Hillsong founder Brian Houston has told a court he has “no doubt” his father Frank Houston was a “serial paedophile” during the 1960s and ’70s and was horrified to find out there were multiple victims.
Brian Houston, 68, on Monday took to the witness stand in Sydney’s Downing Centre Local Court where he continues to deny allegations he concealed his father’s sexual abuse of a then seven-year-old boy more than 50 years ago.
Brett Sengstock was sexually assaulted by Frank Houston, who was at the time a travelling preacher based in New Zealand, inside his family’s Coogee home in January 1970.
Brian Houston said his decision not to go to police when he learnt of his father’s offending in October 1999 did not amount to a cover up.
He has pleaded not guilty to one count of concealing a serious indictable offence. He says his actions were reasonable given his father’s victim, as an adult, later told him he wanted to remain anonymous and did not want to go to authorities.
Brian Houston told the court while it had been 23 years since the offending, he “very recently” was told of new allegations.
“There’s an allegation about Frank from much earlier, when I was a very young boy, in a boys home he worked in as a Salvation Army officer,” he told the court.
“I have no doubt now my father was a serial pedophile and we’ll probably never know the extent of it.”
He said in hindsight, the church’s responses to his father’s offending were not acceptable.
Magistrate Gareth Christofi asked Brian Houston whether he thought “people really ought to know (about his father) … because it’s potentially dangerous for them not to know”.
Brian Houston replied: “I didn’t at this time think my father was still a danger because of his age and health.”
When asked about his mother’s reaction, the Hillsong founder said she never “really understood” the gravity of her husband’s actions.
“She was from a different generation, she had her head in the sand,” he said.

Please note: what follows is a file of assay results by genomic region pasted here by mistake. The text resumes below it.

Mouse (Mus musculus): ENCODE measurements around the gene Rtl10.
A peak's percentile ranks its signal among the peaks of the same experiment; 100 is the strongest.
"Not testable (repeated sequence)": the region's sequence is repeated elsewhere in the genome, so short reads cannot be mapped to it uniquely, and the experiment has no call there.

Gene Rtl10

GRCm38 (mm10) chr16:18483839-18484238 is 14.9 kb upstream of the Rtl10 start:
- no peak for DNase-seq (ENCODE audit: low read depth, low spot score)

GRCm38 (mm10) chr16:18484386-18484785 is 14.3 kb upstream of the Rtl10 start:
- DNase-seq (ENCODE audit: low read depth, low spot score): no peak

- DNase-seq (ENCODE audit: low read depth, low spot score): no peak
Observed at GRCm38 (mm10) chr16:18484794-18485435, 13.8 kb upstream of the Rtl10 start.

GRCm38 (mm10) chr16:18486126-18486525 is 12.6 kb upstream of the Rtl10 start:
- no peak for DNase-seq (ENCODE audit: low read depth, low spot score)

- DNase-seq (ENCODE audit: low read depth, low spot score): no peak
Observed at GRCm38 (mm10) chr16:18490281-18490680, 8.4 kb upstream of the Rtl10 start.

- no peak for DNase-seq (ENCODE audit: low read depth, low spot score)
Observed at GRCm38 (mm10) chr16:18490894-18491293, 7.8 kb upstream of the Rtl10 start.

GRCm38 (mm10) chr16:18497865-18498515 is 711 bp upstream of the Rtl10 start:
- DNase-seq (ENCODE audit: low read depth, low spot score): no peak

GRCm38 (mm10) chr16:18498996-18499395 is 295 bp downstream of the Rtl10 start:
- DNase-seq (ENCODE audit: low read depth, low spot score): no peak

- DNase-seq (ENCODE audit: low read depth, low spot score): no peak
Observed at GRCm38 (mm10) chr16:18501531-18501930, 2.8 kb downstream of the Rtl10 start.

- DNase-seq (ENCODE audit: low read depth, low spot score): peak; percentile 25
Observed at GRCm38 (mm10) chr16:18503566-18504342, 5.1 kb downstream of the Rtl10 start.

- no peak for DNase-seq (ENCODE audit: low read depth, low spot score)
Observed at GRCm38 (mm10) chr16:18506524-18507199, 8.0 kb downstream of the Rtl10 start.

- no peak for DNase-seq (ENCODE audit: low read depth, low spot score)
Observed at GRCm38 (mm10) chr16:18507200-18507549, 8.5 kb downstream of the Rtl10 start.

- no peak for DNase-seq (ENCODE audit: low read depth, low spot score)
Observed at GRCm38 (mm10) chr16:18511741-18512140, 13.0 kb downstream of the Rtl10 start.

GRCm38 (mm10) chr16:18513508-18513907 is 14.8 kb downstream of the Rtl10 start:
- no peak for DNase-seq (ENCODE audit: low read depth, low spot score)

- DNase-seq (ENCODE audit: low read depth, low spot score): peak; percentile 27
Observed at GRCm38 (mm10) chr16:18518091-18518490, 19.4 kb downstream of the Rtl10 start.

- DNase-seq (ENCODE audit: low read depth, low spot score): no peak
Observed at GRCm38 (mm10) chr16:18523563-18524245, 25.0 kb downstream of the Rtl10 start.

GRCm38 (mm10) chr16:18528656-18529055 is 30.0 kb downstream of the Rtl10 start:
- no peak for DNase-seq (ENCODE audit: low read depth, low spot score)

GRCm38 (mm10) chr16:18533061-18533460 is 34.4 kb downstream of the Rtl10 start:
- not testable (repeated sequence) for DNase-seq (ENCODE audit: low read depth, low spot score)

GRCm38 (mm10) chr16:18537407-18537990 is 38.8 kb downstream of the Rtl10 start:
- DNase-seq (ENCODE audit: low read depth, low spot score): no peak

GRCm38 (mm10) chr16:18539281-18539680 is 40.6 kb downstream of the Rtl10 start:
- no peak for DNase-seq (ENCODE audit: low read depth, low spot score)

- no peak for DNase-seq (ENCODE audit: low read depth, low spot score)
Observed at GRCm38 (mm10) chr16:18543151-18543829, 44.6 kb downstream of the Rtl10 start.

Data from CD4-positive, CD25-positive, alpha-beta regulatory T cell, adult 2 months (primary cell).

“There was tension between my mother and I because of the role I was taking… I remember saying to her one time, she was complaining about Frank being treated too harshly and I said, ‘Mum, it’s not just immoral, it’s criminal’.”
“She never got the difference.”
Earlier on Monday, Brian Houston said his father assured him the incident was a “one-off incident at a time when he was emotionally low”.
The court was told the older Houston agreed to pay Mr Sengstock money in what the Hillsong founder described as a “feeble attempt to try and right a wrong”.
Brian Houston said his father was “embarrassed, ashamed, humiliated and depressed”.
For himself, the entire situation was “soul destroying”, he told the court.
“It was traumatic,” he said.
While his father told him multiple times the incident was a “one-off”, Brian Houston revealed he later found it was a lie.
By late 2000, Brian Houston became aware rumours were swirling about similar allegations in New Zealand.
“I got a phone call from a pastor called Wayne Hughes and he told me … there was a man who was going to be in Sydney who wanted to have a meeting with me about my father,” Mr Houston said.
“My stomach dropped again because I thought he was going to tell me another story about abuse.”
Brian Houston met with the man, who told him he had been abused at the Houstons’ house in Wellington when he was 14.
“I was re-devastated all over again, I realised my father hadn’t been truthful to me and it was bigger than a one-off-incident in Sydney,” Brian Houston said.
The court was told Frank Houston later confessed to “multiple” incidents.
The Hills Christian Life Centre would later merge with Frank Houston’s Sydney Christian Life Centre to become Hillsong.
The trial continues.